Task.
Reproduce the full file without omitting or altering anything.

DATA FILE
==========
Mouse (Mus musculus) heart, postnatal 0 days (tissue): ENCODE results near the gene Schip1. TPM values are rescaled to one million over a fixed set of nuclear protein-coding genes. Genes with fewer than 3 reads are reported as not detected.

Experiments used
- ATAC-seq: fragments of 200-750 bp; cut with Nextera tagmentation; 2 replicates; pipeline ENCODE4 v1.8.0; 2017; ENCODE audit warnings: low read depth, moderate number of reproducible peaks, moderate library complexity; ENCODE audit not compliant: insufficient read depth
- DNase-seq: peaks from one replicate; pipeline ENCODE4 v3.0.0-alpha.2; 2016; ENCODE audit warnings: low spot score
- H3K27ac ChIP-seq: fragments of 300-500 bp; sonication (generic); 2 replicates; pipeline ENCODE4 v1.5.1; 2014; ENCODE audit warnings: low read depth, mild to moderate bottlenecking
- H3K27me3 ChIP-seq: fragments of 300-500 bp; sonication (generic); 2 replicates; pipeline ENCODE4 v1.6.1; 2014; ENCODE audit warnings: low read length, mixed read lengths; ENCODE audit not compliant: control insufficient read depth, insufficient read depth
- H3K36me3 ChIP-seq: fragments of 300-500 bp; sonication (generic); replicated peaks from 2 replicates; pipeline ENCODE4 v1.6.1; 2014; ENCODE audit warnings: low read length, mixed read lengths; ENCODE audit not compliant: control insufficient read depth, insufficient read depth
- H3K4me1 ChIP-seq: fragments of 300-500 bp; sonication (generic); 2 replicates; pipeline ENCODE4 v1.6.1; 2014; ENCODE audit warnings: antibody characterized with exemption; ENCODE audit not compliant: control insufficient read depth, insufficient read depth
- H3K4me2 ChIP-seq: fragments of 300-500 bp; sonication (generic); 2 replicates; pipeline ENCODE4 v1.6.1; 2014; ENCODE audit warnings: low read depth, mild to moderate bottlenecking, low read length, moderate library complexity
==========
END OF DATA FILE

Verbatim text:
Mouse (Mus musculus) heart, postnatal 0 days (tissue): ENCODE results near the gene Schip1. TPM values are rescaled to one million over a fixed set of nuclear protein-coding genes. Genes with fewer than 3 reads are reported as not detected.

Experiments used
- ATAC-seq: fragments of 200-750 bp; cut with Nextera tagmentation; 2 replicates; pipeline ENCODE4 v1.8.0; 2017; ENCODE audit warnings: low read depth, moderate number of reproducible peaks, moderate library complexity; ENCODE audit not compliant: insufficient read depth
- DNase-seq: peaks from one replicate; pipeline ENCODE4 v3.0.0-alpha.2; 2016; ENCODE audit warnings: low spot score
- H3K27ac ChIP-seq: fragments of 300-500 bp; sonication (generic); 2 replicates; pipeline ENCODE4 v1.5.1; 2014; ENCODE audit warnings: low read depth, mild to moderate bottlenecking
- H3K27me3 ChIP-seq: fragments of 300-500 bp; sonication (generic); 2 replicates; pipeline ENCODE4 v1.6.1; 2014; ENCODE audit warnings: low read length, mixed read lengths; ENCODE audit not compliant: control insufficient read depth, insufficient read depth
- H3K36me3 ChIP-seq: fragments of 300-500 bp; sonication (generic); replicated peaks from 2 replicates; pipeline ENCODE4 v1.6.1; 2014; ENCODE audit warnings: low read length, mixed read lengths; ENCODE audit not compliant: control insufficient read depth, insufficient read depth
- H3K4me1 ChIP-seq: fragments of 300-500 bp; sonication (generic); 2 replicates; pipeline ENCODE4 v1.6.1; 2014; ENCODE audit warnings: antibody characterized with exemption; ENCODE audit not compliant: control insufficient read depth, insufficient read depth
- H3K4me2 ChIP-seq: fragments of 300-500 bp; sonication (generic); 2 replicates; pipeline ENCODE4 v1.6.1; 2014; ENCODE audit warnings: low read depth, mild to moderate bottlenecking, low read length, moderate library complexity